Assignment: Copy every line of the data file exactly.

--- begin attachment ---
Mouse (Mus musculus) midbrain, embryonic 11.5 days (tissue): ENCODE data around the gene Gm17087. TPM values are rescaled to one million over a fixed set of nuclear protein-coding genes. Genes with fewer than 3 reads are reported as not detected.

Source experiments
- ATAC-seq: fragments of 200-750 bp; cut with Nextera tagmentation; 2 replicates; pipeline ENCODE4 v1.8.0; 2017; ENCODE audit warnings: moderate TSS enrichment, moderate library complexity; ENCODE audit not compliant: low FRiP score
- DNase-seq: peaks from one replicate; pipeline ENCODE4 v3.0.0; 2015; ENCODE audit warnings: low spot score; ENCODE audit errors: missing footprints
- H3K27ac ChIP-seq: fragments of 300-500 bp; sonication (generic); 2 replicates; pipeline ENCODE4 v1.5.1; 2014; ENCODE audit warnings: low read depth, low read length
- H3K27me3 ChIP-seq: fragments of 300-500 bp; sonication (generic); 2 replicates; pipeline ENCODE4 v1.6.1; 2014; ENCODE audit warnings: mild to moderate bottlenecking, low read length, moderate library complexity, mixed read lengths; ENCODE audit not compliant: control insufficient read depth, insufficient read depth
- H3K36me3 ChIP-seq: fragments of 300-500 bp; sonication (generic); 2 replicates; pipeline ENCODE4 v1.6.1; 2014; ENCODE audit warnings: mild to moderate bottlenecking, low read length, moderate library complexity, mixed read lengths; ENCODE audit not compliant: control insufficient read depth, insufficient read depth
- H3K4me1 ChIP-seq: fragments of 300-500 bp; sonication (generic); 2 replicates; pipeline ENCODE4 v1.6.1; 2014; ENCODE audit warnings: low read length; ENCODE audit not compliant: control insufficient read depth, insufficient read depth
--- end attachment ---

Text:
Mouse (Mus musculus) midbrain, embryonic 11.5 days (tissue): ENCODE data around the gene Gm17087. TPM values are rescaled to one million over a fixed set of nuclear protein-coding genes. Genes with fewer than 3 reads are reported as not detected.

Source experiments
- ATAC-seq: fragments of 200-750 bp; cut with Nextera tagmentation; 2 replicates; pipeline ENCODE4 v1.8.0; 2017; ENCODE audit warnings: moderate TSS enrichment, moderate library complexity; ENCODE audit not compliant: low FRiP score
- DNase-seq: peaks from one replicate; pipeline ENCODE4 v3.0.0; 2015; ENCODE audit warnings: low spot score; ENCODE audit errors: missing footprints
- H3K27ac ChIP-seq: fragments of 300-500 bp; sonication (generic); 2 replicates; pipeline ENCODE4 v1.5.1; 2014; ENCODE audit warnings: low read depth, low read length
- H3K27me3 ChIP-seq: fragments of 300-500 bp; sonication (generic); 2 replicates; pipeline ENCODE4 v1.6.1; 2014; ENCODE audit warnings: mild to moderate bottlenecking, low read length, moderate library complexity, mixed read lengths; ENCODE audit not compliant: control insufficient read depth, insufficient read depth
- H3K36me3 ChIP-seq: fragments of 300-500 bp; sonication (generic); 2 replicates; pipeline ENCODE4 v1.6.1; 2014; ENCODE audit warnings: mild to moderate bottlenecking, low read length, moderate library complexity, mixed read lengths; ENCODE audit not compliant: control insufficient read depth, insufficient read depth
- H3K4me1 ChIP-seq: fragments of 300-500 bp; sonication (generic); 2 replicates; pipeline ENCODE4 v1.6.1; 2014; ENCODE audit warnings: low read length; ENCODE audit not compliant: control insufficient read depth, insufficient read depth